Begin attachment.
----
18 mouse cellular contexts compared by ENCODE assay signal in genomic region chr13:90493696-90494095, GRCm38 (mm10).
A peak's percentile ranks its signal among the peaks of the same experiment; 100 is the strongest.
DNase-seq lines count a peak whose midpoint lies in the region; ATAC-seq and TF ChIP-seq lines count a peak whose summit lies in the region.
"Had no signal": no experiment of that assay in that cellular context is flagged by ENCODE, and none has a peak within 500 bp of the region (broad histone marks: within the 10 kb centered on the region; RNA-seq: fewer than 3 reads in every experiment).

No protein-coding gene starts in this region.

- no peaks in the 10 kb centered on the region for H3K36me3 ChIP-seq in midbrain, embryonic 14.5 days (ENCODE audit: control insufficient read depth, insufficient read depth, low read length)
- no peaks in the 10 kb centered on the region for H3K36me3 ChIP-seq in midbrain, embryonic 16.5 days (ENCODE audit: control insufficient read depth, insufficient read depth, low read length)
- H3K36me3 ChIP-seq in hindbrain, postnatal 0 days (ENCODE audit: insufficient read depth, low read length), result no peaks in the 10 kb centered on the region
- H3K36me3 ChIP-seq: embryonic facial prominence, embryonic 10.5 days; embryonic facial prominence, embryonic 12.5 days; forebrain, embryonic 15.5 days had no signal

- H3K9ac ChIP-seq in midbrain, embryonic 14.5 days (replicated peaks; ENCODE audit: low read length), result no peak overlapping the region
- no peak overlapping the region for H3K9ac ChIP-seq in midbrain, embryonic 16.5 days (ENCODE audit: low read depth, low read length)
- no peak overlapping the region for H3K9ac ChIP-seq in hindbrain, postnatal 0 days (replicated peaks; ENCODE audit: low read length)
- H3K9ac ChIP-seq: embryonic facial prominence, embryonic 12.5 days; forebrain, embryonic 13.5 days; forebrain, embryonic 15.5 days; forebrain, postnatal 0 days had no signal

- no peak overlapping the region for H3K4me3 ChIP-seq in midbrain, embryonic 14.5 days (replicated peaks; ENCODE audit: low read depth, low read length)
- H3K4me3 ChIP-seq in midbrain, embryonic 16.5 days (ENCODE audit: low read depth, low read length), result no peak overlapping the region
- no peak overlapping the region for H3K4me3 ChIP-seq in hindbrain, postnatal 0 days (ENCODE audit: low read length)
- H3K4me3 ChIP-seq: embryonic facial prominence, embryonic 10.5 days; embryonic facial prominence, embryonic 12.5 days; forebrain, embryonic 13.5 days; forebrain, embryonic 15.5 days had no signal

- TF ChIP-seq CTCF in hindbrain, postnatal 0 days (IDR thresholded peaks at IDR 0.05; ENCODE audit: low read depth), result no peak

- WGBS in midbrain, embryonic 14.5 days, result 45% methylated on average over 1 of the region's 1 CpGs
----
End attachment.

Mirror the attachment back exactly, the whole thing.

18 mouse cellular contexts compared by ENCODE assay signal in genomic region chr13:90493696-90494095, GRCm38 (mm10).
A peak's percentile ranks its signal among the peaks of the same experiment; 100 is the strongest.
DNase-seq lines count a peak whose midpoint lies in the region; ATAC-seq and TF ChIP-seq lines count a peak whose summit lies in the region.
"Had no signal": no experiment of that assay in that cellular context is flagged by ENCODE, and none has a peak within 500 bp of the region (broad histone marks: within the 10 kb centered on the region; RNA-seq: fewer than 3 reads in every experiment).

No protein-coding gene starts in this region.

- no peaks in the 10 kb centered on the region for H3K36me3 ChIP-seq in midbrain, embryonic 14.5 days (ENCODE audit: control insufficient read depth, insufficient read depth, low read length)
- no peaks in the 10 kb centered on the region for H3K36me3 ChIP-seq in midbrain, embryonic 16.5 days (ENCODE audit: control insufficient read depth, insufficient read depth, low read length)
- H3K36me3 ChIP-seq in hindbrain, postnatal 0 days (ENCODE audit: insufficient read depth, low read length), result no peaks in the 10 kb centered on the region
- H3K36me3 ChIP-seq: embryonic facial prominence, embryonic 10.5 days; embryonic facial prominence, embryonic 12.5 days; forebrain, embryonic 15.5 days had no signal

- H3K9ac ChIP-seq in midbrain, embryonic 14.5 days (replicated peaks; ENCODE audit: low read length), result no peak overlapping the region
- no peak overlapping the region for H3K9ac ChIP-seq in midbrain, embryonic 16.5 days (ENCODE audit: low read depth, low read length)
- no peak overlapping the region for H3K9ac ChIP-seq in hindbrain, postnatal 0 days (replicated peaks; ENCODE audit: low read length)
- H3K9ac ChIP-seq: embryonic facial prominence, embryonic 12.5 days; forebrain, embryonic 13.5 days; forebrain, embryonic 15.5 days; forebrain, postnatal 0 days had no signal

- no peak overlapping the region for H3K4me3 ChIP-seq in midbrain, embryonic 14.5 days (replicated peaks; ENCODE audit: low read depth, low read length)
- H3K4me3 ChIP-seq in midbrain, embryonic 16.5 days (ENCODE audit: low read depth, low read length), result no peak overlapping the region
- no peak overlapping the region for H3K4me3 ChIP-seq in hindbrain, postnatal 0 days (ENCODE audit: low read length)
- H3K4me3 ChIP-seq: embryonic facial prominence, embryonic 10.5 days; embryonic facial prominence, embryonic 12.5 days; forebrain, embryonic 13.5 days; forebrain, embryonic 15.5 days had no signal

- TF ChIP-seq CTCF in hindbrain, postnatal 0 days (IDR thresholded peaks at IDR 0.05; ENCODE audit: low read depth), result no peak

- WGBS in midbrain, embryonic 14.5 days, result 45% methylated on average over 1 of the region's 1 CpGs